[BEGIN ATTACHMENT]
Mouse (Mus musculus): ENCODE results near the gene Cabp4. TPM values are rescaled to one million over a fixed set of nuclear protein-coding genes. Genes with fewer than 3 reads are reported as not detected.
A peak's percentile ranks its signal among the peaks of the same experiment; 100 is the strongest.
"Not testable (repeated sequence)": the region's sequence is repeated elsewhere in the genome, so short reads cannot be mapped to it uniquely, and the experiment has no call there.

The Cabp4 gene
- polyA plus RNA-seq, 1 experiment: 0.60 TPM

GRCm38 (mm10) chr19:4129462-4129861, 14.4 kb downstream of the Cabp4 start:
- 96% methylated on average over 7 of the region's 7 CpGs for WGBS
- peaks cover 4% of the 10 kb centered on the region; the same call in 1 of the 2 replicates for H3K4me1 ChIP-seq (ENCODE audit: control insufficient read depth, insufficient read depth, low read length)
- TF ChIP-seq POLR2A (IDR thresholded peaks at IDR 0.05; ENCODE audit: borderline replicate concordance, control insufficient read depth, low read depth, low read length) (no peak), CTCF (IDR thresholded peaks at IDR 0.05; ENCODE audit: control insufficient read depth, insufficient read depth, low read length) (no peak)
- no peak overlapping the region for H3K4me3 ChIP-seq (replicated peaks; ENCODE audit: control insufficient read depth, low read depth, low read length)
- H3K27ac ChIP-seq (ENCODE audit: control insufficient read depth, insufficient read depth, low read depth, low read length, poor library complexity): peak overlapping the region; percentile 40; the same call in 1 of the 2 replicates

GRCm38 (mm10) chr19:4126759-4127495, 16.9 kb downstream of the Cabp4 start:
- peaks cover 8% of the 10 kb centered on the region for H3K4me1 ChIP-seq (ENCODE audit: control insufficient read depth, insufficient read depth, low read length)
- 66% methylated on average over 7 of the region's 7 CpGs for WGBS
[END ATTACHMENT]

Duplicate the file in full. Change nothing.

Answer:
Mouse (Mus musculus): ENCODE results near the gene Cabp4. TPM values are rescaled to one million over a fixed set of nuclear protein-coding genes. Genes with fewer than 3 reads are reported as not detected.
A peak's percentile ranks its signal among the peaks of the same experiment; 100 is the strongest.
"Not testable (repeated sequence)": the region's sequence is repeated elsewhere in the genome, so short reads cannot be mapped to it uniquely, and the experiment has no call there.

The Cabp4 gene
- polyA plus RNA-seq, 1 experiment: 0.60 TPM

GRCm38 (mm10) chr19:4129462-4129861, 14.4 kb downstream of the Cabp4 start:
- 96% methylated on average over 7 of the region's 7 CpGs for WGBS
- peaks cover 4% of the 10 kb centered on the region; the same call in 1 of the 2 replicates for H3K4me1 ChIP-seq (ENCODE audit: control insufficient read depth, insufficient read depth, low read length)
- TF ChIP-seq POLR2A (IDR thresholded peaks at IDR 0.05; ENCODE audit: borderline replicate concordance, control insufficient read depth, low read depth, low read length) (no peak), CTCF (IDR thresholded peaks at IDR 0.05; ENCODE audit: control insufficient read depth, insufficient read depth, low read length) (no peak)
- no peak overlapping the region for H3K4me3 ChIP-seq (replicated peaks; ENCODE audit: control insufficient read depth, low read depth, low read length)
- H3K27ac ChIP-seq (ENCODE audit: control insufficient read depth, insufficient read depth, low read depth, low read length, poor library complexity): peak overlapping the region; percentile 40; the same call in 1 of the 2 replicates

GRCm38 (mm10) chr19:4126759-4127495, 16.9 kb downstream of the Cabp4 start:
- peaks cover 8% of the 10 kb centered on the region for H3K4me1 ChIP-seq (ENCODE audit: control insufficient read depth, insufficient read depth, low read length)
- 66% methylated on average over 7 of the region's 7 CpGs for WGBS